Sunday, August 19, 2012

Some 2012 papers on hyperthymestic syndrome / HSAM

Aurora K.R. LePort, Aaron T. Mattfeld, Heather Dickinson-Anson, James H. Fallon, Craig E.L. Stark, Frithjof Kruggel, Larry Cahill, James L. McGaugh (2012) Behavioral and neuroanatomical investigation of Highly Superior Autobiographical Memory (HSAM). Neurobiology of Learning and Memory. Volume 98, Issue 1, July 2012, Pages 78–92.
Received 1 February 2012. Revised 30 April 2012. Accepted 21 May 2012. Available online 28 May 2012.

Funny how there is no mention of any of the collection of terms that this memory gift phenomenon was previously named, even though two of the researchers who wrote this paper were also co-authors of the original 2006 journal paper about the condition. Why are neuroscience researchers renaming this condition, with the effect that the body of literature about the same subject becomes fragmented or partly lost when people try to do searches for papers on the subject?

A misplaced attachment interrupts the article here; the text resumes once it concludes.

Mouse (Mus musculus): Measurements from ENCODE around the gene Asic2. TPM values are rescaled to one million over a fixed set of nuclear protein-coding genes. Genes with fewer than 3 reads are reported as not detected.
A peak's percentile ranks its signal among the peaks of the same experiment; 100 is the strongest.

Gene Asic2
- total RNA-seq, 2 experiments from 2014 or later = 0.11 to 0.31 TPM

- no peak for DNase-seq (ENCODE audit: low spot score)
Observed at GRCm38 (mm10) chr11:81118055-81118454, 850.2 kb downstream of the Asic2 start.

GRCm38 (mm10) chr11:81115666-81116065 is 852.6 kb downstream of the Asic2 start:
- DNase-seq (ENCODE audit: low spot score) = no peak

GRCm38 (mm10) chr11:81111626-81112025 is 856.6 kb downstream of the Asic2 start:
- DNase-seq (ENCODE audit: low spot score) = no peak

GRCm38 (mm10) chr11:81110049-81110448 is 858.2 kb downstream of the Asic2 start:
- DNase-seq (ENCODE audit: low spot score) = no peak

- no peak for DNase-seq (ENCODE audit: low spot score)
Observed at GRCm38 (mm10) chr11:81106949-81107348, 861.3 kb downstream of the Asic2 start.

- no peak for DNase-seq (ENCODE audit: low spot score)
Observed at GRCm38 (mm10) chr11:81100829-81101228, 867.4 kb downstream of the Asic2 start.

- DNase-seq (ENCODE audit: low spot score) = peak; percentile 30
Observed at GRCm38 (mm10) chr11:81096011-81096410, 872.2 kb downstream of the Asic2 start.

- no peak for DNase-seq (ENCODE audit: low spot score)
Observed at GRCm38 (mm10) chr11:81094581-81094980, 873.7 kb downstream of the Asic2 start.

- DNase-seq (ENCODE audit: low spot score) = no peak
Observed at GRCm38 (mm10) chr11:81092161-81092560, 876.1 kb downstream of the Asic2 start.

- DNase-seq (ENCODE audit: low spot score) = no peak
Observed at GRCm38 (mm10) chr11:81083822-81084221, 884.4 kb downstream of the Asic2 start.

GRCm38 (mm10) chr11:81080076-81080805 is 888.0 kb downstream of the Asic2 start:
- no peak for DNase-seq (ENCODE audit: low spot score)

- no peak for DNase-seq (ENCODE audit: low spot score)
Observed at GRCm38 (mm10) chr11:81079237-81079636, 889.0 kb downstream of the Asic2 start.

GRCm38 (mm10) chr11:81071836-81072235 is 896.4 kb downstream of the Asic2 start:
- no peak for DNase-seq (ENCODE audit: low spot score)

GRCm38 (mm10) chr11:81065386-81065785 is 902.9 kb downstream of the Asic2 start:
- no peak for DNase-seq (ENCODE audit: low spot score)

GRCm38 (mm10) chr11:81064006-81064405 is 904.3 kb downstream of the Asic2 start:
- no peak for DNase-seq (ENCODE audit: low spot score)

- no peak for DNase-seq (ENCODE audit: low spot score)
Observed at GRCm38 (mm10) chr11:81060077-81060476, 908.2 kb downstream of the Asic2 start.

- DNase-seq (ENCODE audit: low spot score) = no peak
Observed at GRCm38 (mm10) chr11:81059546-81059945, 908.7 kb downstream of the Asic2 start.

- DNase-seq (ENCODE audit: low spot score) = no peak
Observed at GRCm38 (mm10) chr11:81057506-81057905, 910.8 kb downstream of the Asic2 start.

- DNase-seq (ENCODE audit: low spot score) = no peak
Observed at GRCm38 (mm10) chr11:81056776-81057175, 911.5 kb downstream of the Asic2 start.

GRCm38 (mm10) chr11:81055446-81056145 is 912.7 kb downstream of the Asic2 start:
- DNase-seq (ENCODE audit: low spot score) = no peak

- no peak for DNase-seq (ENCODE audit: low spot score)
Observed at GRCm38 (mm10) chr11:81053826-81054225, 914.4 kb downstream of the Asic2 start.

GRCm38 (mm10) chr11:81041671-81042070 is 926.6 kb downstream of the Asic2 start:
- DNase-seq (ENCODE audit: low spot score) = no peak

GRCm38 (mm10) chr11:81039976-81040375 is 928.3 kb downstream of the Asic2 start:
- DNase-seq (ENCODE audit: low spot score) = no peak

Brandon A. Ally, Erin P. Hussey & Manus J. Donahue (2012) A case of hyperthymesia: rethinking the role of the amygdala in autobiographical memory. Neurocase. 2012 Apr 23. [Epub ahead of print] 

It looks like the subject in this study is a man given the anonymous name HK. It looks like these are videos about the above most interesting study, featuring a young man named HK who is blind and has cerebral palsy and a short stature. A quote from the video from neuroscientist Dr Brandon Ally:

"His amygdala's twenty percent larger than normal." "His connectivity's also very much more dense, almost ten times more than normal individuals." 

Such increased connectivity sounds similar to one of the brain differences that characterizes synaesthesia, so I'm keen to get a hold of this paper to find out whether this is yet another journal paper about superior autobiographical memory that ignores the question of whether or not it is linked with synesthesia.

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